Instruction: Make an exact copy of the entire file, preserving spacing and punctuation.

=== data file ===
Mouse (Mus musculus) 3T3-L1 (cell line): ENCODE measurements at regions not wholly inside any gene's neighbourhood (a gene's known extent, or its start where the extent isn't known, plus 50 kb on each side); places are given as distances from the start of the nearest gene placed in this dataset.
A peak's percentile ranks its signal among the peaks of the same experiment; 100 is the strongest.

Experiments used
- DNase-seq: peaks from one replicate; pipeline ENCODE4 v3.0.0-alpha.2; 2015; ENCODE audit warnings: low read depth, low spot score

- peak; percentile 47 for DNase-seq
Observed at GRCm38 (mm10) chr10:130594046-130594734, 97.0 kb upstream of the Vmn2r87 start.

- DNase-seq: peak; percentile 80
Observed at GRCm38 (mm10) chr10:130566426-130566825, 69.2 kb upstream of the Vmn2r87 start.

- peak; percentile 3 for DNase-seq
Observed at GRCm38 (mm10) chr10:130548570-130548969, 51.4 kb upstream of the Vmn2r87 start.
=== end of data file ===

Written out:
Mouse (Mus musculus) 3T3-L1 (cell line): ENCODE measurements at regions not wholly inside any gene's neighbourhood (a gene's known extent, or its start where the extent isn't known, plus 50 kb on each side); places are given as distances from the start of the nearest gene placed in this dataset.
A peak's percentile ranks its signal among the peaks of the same experiment; 100 is the strongest.

Experiments used
- DNase-seq: peaks from one replicate; pipeline ENCODE4 v3.0.0-alpha.2; 2015; ENCODE audit warnings: low read depth, low spot score

- peak; percentile 47 for DNase-seq
Observed at GRCm38 (mm10) chr10:130594046-130594734, 97.0 kb upstream of the Vmn2r87 start.

- DNase-seq: peak; percentile 80
Observed at GRCm38 (mm10) chr10:130566426-130566825, 69.2 kb upstream of the Vmn2r87 start.

- peak; percentile 3 for DNase-seq
Observed at GRCm38 (mm10) chr10:130548570-130548969, 51.4 kb upstream of the Vmn2r87 start.